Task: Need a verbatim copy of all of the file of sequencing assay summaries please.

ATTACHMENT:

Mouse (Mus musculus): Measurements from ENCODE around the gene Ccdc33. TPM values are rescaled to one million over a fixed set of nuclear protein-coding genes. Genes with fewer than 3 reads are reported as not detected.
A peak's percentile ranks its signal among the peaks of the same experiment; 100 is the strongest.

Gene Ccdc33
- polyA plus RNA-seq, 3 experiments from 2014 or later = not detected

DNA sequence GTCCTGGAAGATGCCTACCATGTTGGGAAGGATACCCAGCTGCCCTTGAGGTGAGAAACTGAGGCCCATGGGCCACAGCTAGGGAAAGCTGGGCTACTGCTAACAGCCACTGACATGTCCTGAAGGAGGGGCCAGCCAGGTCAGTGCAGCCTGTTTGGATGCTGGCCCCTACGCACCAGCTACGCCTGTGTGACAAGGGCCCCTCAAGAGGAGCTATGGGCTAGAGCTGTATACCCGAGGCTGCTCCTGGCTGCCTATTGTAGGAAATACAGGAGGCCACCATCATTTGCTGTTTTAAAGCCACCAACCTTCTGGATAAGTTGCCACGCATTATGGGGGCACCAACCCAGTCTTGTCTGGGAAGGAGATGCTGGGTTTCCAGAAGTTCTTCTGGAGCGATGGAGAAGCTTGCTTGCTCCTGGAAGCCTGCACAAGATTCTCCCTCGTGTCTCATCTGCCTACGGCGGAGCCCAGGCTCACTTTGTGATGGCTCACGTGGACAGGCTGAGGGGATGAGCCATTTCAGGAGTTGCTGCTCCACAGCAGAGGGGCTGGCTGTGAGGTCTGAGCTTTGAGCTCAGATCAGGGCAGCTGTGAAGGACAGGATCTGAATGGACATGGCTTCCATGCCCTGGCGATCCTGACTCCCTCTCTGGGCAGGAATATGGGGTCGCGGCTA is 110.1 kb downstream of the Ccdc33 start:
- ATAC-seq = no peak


Mouse (Mus musculus): Measurements from ENCODE around the gene Ccdc33. TPM values are rescaled to one million over a fixed set of nuclear protein-coding genes. Genes with fewer than 3 reads are reported as not detected.
A peak's percentile ranks its signal among the peaks of the same experiment; 100 is the strongest.

Gene Ccdc33
- polyA plus RNA-seq, 3 experiments from 2014 or later = not detected

DNA sequence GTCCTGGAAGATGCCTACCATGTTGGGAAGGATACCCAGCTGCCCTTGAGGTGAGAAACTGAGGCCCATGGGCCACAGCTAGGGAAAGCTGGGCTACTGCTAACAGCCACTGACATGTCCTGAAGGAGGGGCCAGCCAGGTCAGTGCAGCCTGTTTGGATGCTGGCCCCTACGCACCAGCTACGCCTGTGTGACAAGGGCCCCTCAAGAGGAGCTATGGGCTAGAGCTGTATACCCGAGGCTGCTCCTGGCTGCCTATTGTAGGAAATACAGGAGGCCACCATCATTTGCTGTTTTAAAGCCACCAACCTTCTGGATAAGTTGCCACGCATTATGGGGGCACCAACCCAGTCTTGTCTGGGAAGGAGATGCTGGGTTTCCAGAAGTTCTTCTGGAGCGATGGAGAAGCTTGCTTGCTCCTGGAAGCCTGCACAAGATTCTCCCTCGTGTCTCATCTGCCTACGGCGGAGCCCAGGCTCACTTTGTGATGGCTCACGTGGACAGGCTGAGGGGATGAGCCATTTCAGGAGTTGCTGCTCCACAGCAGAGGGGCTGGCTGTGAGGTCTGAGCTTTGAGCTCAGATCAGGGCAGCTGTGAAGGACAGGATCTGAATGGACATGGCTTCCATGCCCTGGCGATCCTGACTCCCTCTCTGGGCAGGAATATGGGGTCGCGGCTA is 110.1 kb downstream of the Ccdc33 start:
- ATAC-seq = no peak